A hefty halibut, hoisted by Baytuber. He has a website in California dedicated to fishing for these flatfish from flotation craft. A set of halibut jaws. NASTY. A trio of barred surf perch. Although they are good targets from a float tube, in the right water conditions, these were taken by casting a small lure from the surf. Speckled sea trout, taken from a saltwater canal off the Gulf of Mexico, south of New Orleans. A nice 24" sea trout. Legal size is 12" and average is about 14" to 16". They get to 12#. When the specks "are in" you can limit quickly. A mix of reds and specks (red drum and speckled sea trout) from a ship channel near Buras, Louisiana. The largest redfish was 33" and 13#. They are fantastic targets from a tube or toon. Same group of fish, in better detail. Note the "eye" spots on the tails of the reds. They usually have only one, but some individuals sport several. Mix of reds and flounders. The little flatfish will smack the same plastics and spoons fished for reds and specks. All are great on the table. A basket of mixed species from the Sea of Cortez. A couple of hours in the morning can result in a hundred fish, of up to 30 different species. Another mixed bag of species taken near San Carlos on the Sea of Cortez. Fine scaled triggerfish. One of the most commonly caught inshore species in the Sea of Cortez. Very aggressive. Hits lures well and fights hard. Sardinera...also known as Cabrilla in larger sizes. Common inshore on the Sea of Cortez, when small, and goes deeper when they get about about 5 pounds. May grow to 25# or larger. Pargo (snapper). Again, smaller ones are great inshore quarry on light tackle. The big boys live off deeper rocky reefs and are extremely tough. Many of them dive for the rocks and cut anglers off. Porgy (with sardinera). These are one of the many species of "panfish" in the Sea of Cortez. They average a pound or so, and hit small jigs well. The sargo is another inshore panfish in the salt water of both the Sea of Cortez and the Pacific off California. They average a pound or so and may reach 5#. Roosterfish. Smaller specimens cruise shallow inshore waters and hit lures better than the bigger fish, which prefer live mullet for bait. Hit hard and fight hard. Graysby. An unusual looking fish that hangs with the spotted bay bass and competes with them for the same lures. Another good target for light tackle in shallow water. Stone scorpionfish. The dorsal fin and spines have been cut out to save TubeBabe from a nasty sting. These fish are great eating, but must be handled very carefully. Machete (milkfish), taken off Puerto Lobos in the Sea of Cortez. They hit lures and leap like tarpon. They are very bony and poor eating, but they make great bait for marlin, sailfish and groupers. TubeDude with a freshly caught machete. They are lots of fun on light gear. Bigjaw leatherjacket. Though members of the highly prized pompano family, these guys are not very good eating. They are great sport on light gear however. They hit hard and don't give up easy. You need to watch out for the three sharp needles ahead of the dorsal fin, however. They are poisonous spines that cause excruciating pain if they get you. Baya (grouper). A small inshore specimen of a fish that gets over a hundred pounds and is highly prized by those who fish the deep water reefs in the Sea of Cortez. A Cortez needlefish. Huge schools of these surface swarming predators can sometimes make it difficult to get your bait or lure down to more desirable species. They are fun to catch, when there is nothing else going on, but they can be pesky. They often leap and twist during the fight, and can be good sport on a flyrod. A 3' needlefish. They get twice that long. Their bony and toothy jaws enable them to rip up lures and baits while not being easy to hook. Only when they take a hook down far enough to catch the corner of their mouths can you get the hook in them. However, making jigs or flies with velcro bodies will entangle their teeth and allow you to get a few jumps out of them before the "long line release". Mexican hogfish, a type of wrasse. There are lots of these colorful and aggressive fish in the inshore regions of the Sea of Cortez. A stingray, from the Sea of Cortez. These are often hooked accidently by anglers fishing bait for other species. They fight long and hard. You don't want them to get too close to you or your air chambers, though. They have a 6" long serrated spine on the top surface of their tail and can do some serious damage with it. A large squid, taken accidently by Halibut, in Long Beach Harbor, while soaking a live bait for other species. Squid are great eating, but have both a deadly beak and a nasty ink they can squirt all over you. TubeBabe netting an average size spotted bay bass at Cholla Bay, on the Sea of Cortez.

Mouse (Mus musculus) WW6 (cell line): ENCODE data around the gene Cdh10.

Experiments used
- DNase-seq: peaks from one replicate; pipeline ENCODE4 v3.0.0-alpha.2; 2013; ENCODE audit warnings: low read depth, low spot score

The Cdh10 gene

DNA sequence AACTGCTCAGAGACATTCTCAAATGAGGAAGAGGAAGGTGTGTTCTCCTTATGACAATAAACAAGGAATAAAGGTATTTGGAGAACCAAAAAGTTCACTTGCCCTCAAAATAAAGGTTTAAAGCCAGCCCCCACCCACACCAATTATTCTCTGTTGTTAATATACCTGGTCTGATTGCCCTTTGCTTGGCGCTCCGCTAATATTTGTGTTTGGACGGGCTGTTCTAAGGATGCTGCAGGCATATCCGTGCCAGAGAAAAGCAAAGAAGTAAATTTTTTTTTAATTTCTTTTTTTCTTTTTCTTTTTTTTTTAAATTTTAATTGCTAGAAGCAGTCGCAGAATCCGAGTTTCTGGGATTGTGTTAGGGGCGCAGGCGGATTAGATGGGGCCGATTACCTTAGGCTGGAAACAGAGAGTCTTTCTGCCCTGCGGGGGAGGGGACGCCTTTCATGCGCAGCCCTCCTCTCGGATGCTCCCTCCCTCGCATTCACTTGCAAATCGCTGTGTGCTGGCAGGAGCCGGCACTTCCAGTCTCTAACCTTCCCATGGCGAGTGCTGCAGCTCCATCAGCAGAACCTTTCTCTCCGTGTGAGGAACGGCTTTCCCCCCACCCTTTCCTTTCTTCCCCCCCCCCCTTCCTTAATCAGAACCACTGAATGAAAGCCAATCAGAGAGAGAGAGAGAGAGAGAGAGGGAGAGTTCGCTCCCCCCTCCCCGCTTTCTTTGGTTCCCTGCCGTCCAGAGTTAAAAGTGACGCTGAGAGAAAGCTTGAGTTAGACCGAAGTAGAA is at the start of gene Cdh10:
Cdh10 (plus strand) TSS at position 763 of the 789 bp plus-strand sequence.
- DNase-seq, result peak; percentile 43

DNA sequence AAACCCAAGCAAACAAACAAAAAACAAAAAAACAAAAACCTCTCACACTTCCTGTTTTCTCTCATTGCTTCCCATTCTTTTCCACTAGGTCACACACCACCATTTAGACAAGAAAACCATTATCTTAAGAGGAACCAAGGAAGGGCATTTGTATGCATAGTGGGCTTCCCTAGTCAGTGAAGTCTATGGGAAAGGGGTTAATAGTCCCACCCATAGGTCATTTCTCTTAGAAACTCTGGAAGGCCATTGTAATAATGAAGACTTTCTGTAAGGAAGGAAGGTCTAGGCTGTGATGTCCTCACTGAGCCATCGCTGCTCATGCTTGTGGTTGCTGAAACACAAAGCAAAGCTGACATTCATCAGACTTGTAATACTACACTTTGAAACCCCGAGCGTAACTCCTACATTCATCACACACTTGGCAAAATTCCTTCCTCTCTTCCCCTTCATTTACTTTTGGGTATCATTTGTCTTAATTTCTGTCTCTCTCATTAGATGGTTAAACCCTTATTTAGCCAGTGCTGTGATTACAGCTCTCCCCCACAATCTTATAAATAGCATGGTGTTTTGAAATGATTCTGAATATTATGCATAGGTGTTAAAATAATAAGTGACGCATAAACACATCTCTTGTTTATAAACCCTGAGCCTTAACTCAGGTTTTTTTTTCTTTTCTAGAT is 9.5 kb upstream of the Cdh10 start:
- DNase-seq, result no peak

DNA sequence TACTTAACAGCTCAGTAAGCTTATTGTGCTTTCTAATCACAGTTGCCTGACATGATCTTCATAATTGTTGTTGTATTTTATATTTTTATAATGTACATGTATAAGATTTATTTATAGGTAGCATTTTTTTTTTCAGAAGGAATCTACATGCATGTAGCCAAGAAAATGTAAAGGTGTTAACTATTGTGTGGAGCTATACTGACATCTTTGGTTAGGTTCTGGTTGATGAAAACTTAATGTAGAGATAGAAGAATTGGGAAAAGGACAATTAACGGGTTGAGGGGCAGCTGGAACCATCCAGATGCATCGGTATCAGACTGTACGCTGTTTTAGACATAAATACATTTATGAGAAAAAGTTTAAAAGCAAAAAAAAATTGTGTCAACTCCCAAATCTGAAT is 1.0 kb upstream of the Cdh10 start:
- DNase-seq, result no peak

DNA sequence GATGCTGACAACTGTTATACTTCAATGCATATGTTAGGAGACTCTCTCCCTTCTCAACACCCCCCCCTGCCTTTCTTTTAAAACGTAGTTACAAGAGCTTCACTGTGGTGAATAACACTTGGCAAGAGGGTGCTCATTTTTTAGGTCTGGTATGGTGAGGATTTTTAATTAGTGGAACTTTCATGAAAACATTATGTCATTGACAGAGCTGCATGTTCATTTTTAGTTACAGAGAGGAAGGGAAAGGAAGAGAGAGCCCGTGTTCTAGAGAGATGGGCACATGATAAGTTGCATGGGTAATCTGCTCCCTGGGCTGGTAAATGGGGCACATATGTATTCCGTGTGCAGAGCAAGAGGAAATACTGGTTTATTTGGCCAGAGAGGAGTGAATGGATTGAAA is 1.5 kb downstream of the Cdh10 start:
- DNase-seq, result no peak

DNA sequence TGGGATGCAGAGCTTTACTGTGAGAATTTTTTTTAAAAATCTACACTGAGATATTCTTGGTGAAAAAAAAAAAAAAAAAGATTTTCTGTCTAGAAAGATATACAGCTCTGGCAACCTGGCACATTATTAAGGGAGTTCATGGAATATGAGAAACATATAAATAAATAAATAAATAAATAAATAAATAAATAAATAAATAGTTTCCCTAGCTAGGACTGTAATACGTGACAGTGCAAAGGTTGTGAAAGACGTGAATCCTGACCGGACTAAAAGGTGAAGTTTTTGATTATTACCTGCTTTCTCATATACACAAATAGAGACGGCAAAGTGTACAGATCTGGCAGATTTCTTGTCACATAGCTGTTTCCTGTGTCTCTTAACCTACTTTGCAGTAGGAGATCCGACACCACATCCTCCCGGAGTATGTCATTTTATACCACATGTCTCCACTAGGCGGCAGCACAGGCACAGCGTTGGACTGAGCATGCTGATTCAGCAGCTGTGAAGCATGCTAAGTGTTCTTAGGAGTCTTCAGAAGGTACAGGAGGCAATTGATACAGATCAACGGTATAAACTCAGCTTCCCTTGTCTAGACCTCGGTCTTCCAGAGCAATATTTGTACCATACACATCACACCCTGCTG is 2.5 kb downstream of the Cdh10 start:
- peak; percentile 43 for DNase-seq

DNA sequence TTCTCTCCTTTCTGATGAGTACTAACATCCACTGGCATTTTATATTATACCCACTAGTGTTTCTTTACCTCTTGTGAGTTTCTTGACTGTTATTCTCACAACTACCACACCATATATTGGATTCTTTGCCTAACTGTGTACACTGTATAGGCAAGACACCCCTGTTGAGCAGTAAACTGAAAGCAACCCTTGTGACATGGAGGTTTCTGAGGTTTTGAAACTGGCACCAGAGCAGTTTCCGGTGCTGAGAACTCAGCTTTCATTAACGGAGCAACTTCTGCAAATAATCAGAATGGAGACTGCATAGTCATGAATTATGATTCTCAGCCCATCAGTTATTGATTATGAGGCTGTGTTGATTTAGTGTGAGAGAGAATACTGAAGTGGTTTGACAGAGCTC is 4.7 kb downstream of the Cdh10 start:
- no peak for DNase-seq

...Ive only know that ugly thing as a sculpin.. caught them twice.. once in Spain and once here...both times was not real sure of what they were so just relesed them... ... thanks for the info... MacFly
The Stone Scorpionfish is a close relative to the California Scorpionfish.
thank you... thought I recognized that ugly thing...LOL... MacFly
There are many members of the scorpionfish family, and closely related. That stone scorpionfish is common in the Sea of Cortez. The west coast sculpin is closely related but a different species. They do pack a nasty venom in their spines and if you get stuck the pain is excruciating.
is that stone scorpionfish also know as a sculpin??
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